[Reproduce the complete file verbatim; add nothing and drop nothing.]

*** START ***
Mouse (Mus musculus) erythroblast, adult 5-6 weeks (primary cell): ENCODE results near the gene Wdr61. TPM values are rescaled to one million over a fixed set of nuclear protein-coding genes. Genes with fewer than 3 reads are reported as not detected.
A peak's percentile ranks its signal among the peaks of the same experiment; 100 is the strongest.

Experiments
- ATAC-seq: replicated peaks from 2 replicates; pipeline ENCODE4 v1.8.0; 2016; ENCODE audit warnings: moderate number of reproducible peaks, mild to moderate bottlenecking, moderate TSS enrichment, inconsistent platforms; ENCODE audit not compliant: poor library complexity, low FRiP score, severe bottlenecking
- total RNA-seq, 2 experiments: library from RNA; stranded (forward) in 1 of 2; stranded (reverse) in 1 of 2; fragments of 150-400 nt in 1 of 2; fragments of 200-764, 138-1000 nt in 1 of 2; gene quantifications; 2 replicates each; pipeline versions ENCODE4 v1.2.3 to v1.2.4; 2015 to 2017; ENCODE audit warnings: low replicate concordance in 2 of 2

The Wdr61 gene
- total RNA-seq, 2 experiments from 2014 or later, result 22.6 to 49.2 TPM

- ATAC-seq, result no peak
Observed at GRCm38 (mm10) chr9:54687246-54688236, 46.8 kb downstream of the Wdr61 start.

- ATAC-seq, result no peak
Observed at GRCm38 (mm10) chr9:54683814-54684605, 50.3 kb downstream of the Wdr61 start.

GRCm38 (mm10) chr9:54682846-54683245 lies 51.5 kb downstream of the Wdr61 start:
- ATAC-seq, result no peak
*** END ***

Mouse (Mus musculus) erythroblast, adult 5-6 weeks (primary cell): ENCODE results near the gene Wdr61. TPM values are rescaled to one million over a fixed set of nuclear protein-coding genes. Genes with fewer than 3 reads are reported as not detected.
A peak's percentile ranks its signal among the peaks of the same experiment; 100 is the strongest.

Experiments
- ATAC-seq: replicated peaks from 2 replicates; pipeline ENCODE4 v1.8.0; 2016; ENCODE audit warnings: moderate number of reproducible peaks, mild to moderate bottlenecking, moderate TSS enrichment, inconsistent platforms; ENCODE audit not compliant: poor library complexity, low FRiP score, severe bottlenecking
- total RNA-seq, 2 experiments: library from RNA; stranded (forward) in 1 of 2; stranded (reverse) in 1 of 2; fragments of 150-400 nt in 1 of 2; fragments of 200-764, 138-1000 nt in 1 of 2; gene quantifications; 2 replicates each; pipeline versions ENCODE4 v1.2.3 to v1.2.4; 2015 to 2017; ENCODE audit warnings: low replicate concordance in 2 of 2

The Wdr61 gene
- total RNA-seq, 2 experiments from 2014 or later, result 22.6 to 49.2 TPM

- ATAC-seq, result no peak
Observed at GRCm38 (mm10) chr9:54687246-54688236, 46.8 kb downstream of the Wdr61 start.

- ATAC-seq, result no peak
Observed at GRCm38 (mm10) chr9:54683814-54684605, 50.3 kb downstream of the Wdr61 start.

GRCm38 (mm10) chr9:54682846-54683245 lies 51.5 kb downstream of the Wdr61 start:
- ATAC-seq, result no peak